A survey by the National Gardening Association finds Americans are tightening their belts when it comes to lawn maintenance-and spending more time on do-it-yourself lawn activities.
If you're looking to save some money, there are plenty of inexpensive mowers for sale. But Consumer Reports says you have to be careful with how low you go.
Consumer Reports put more than 100 mowers thru their paces, mowing more than 18 acres this year alone, at its Florida test site.
Testers spent six sweaty weeks-mowing mulching, side-discharging, weighing bagged clippings, and even getting down on their hands and knees to judge how evenly a mower cuts.
When it was all over, Consumer Reports found the least expensive mowers didn't always make the cut.
Among them, the $130 Murray #M20300.
It has an engine that lacks oomph, only discharges from the side-no bagging or mulching-and worse yet-you have to assemble it yourself!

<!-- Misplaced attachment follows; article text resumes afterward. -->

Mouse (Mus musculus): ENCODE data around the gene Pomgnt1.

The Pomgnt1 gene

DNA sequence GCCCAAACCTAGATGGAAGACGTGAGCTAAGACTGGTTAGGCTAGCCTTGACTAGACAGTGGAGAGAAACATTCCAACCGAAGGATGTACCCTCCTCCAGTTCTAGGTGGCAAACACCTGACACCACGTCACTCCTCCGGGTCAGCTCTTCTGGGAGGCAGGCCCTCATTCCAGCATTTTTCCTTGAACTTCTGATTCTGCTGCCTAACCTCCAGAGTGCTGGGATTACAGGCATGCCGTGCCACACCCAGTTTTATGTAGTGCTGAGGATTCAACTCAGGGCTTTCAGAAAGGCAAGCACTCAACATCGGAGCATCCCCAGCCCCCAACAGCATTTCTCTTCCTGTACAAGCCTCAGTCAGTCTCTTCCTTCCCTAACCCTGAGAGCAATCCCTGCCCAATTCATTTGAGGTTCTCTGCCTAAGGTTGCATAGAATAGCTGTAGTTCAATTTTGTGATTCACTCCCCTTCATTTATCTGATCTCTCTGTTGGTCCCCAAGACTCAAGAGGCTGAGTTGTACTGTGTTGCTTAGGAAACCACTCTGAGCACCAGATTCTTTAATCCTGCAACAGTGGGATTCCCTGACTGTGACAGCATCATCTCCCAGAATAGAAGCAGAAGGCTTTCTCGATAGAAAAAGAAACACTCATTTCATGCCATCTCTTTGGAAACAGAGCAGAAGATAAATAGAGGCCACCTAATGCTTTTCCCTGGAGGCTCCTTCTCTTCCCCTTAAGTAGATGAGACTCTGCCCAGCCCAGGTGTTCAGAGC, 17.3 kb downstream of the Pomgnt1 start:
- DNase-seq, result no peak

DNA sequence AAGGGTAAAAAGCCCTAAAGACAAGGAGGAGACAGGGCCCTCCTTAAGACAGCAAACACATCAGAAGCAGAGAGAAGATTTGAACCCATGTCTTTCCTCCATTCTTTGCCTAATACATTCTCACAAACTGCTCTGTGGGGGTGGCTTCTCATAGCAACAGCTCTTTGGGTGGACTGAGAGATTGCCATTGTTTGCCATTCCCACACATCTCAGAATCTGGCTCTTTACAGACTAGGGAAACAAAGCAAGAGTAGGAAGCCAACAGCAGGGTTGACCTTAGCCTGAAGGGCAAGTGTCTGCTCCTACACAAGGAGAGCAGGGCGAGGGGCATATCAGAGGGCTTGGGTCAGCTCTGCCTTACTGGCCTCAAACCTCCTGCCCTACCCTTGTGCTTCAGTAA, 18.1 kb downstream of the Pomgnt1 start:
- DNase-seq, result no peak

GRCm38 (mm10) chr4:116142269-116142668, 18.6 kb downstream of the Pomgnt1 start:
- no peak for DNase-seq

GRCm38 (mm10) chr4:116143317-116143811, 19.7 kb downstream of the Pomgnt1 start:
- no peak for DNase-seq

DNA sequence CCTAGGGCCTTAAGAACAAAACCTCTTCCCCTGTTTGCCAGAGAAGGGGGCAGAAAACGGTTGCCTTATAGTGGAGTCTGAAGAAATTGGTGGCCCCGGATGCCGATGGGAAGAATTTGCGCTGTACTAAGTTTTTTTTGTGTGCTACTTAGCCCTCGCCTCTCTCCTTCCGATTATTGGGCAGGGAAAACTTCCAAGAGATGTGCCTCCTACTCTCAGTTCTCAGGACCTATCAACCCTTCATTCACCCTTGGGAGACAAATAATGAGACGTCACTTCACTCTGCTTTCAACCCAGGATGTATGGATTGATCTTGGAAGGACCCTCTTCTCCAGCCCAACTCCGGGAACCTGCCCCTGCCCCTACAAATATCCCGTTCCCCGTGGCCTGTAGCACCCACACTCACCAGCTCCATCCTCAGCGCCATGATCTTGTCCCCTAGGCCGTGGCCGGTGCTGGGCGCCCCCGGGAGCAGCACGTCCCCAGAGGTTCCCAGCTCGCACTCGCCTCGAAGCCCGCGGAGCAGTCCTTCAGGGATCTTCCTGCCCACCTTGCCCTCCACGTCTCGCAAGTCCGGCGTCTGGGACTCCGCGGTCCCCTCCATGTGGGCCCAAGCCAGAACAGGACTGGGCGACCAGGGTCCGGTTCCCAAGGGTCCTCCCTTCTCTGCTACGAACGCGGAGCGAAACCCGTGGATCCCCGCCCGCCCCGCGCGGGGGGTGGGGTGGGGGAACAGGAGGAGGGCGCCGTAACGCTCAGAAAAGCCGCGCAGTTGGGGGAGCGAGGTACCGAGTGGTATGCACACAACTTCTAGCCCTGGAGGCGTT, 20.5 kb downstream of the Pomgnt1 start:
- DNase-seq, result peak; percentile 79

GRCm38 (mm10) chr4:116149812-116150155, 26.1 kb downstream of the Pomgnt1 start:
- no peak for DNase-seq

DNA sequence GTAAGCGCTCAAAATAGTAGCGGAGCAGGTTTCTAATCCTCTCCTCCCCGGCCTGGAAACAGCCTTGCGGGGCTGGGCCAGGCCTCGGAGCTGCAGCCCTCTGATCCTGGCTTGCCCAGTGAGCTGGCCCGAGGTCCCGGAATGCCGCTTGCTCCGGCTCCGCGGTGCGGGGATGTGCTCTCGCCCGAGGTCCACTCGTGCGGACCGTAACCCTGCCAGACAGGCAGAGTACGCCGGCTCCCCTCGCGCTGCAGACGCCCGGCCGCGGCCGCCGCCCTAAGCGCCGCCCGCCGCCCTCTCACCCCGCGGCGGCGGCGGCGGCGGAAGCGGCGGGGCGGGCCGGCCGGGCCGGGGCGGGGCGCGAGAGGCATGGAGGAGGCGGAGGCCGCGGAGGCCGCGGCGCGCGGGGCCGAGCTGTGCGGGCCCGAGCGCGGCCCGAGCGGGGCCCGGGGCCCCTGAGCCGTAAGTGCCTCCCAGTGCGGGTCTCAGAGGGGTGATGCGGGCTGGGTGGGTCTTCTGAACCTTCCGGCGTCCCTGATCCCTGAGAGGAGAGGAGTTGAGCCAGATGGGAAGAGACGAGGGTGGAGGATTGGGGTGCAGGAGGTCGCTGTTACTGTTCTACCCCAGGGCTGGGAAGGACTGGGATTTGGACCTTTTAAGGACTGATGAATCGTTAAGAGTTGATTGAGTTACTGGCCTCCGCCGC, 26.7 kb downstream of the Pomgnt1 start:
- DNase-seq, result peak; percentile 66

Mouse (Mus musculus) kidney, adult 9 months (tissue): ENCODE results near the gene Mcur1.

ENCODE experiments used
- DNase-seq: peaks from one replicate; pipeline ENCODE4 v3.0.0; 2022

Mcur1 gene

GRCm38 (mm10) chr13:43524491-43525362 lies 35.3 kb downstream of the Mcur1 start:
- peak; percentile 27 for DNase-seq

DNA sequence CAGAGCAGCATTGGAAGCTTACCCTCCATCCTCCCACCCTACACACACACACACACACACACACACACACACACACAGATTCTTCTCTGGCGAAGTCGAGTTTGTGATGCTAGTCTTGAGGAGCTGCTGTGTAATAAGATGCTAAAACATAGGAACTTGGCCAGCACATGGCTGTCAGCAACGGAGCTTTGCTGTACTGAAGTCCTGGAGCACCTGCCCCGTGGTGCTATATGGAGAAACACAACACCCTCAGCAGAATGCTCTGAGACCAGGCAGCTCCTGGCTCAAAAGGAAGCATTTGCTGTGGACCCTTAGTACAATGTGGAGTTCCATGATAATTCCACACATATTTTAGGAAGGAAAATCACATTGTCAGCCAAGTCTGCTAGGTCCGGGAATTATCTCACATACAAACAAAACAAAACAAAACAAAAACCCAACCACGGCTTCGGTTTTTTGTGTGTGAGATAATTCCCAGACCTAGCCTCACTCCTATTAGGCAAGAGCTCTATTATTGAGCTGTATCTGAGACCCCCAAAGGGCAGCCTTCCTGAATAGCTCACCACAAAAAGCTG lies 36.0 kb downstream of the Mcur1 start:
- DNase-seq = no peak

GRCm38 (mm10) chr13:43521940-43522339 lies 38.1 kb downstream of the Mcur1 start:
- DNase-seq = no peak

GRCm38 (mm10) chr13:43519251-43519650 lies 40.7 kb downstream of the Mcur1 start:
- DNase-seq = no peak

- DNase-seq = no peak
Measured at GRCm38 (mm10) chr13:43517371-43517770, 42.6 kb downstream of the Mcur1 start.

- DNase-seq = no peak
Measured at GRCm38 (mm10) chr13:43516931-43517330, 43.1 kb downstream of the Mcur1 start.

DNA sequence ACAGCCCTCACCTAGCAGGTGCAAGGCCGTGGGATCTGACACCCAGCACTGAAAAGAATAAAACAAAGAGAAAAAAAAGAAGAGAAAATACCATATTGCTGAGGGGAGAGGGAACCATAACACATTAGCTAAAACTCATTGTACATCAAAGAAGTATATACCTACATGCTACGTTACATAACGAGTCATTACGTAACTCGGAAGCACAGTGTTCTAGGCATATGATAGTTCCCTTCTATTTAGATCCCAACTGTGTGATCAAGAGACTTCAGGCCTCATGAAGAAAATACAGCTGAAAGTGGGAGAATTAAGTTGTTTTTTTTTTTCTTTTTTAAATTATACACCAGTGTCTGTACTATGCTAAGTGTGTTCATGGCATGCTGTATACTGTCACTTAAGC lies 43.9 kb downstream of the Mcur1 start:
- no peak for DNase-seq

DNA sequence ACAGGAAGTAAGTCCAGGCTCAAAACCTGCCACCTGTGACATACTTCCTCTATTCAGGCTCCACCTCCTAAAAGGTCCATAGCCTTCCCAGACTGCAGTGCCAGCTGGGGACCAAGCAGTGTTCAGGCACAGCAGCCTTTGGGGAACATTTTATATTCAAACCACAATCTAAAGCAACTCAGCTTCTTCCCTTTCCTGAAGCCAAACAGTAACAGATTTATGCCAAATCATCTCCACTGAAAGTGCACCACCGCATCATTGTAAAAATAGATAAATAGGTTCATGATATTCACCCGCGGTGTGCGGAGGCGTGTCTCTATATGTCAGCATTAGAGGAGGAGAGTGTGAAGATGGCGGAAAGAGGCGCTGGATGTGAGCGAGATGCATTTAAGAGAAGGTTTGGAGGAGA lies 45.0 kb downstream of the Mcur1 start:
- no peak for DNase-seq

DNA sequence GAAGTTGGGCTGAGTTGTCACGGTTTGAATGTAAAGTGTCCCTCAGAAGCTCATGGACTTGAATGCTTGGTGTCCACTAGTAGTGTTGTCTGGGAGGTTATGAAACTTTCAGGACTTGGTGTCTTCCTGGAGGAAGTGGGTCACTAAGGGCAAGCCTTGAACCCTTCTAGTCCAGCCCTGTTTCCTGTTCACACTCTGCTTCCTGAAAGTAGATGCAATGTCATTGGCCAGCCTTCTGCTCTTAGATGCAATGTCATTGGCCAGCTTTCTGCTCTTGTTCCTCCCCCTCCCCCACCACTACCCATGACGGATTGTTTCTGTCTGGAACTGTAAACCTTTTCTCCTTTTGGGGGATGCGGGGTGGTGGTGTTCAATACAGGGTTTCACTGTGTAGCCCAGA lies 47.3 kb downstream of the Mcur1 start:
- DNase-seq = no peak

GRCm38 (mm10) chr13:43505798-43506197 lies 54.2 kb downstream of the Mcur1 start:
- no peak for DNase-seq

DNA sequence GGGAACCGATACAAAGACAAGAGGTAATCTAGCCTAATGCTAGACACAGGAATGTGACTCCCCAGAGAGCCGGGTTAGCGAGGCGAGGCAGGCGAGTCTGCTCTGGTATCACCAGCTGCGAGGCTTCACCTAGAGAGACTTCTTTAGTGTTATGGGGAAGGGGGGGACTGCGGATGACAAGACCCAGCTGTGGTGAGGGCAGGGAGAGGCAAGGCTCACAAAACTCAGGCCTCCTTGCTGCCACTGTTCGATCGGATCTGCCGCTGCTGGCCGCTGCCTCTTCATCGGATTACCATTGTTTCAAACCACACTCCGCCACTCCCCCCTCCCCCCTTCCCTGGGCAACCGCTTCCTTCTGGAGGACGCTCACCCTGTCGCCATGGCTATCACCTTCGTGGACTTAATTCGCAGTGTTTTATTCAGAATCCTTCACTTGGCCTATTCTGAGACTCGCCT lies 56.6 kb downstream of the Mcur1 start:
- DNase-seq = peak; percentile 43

Peter Sawchuk of Consumer Reports says, "And keep your wrenches handy. To change the cutting height, you're going to have to take off each wheel. Most mowers allow you to simply do that by adjusting a lever."
The $140 Weed Eater #961120115 is another one you have to build!
And while the $240 Brute #BTPD22625 comes assembled-as the least expensive, self-propelled mower tested-its mediocre performance makes it no bargain. Plus it began rusting after a few weeks of routine cleaning.
Consumer Reports rated two mowers "Best Buys."
They are the Murray #11A-A23K fro $195 and the $200 Troy-Bilt #TB-110.
Want to use less muscle mowing your lawn? Consider a single-speed, self-propelled mower.
Consumer Reports found several good options from Toro for around $300, including the top-rated Toro 20370.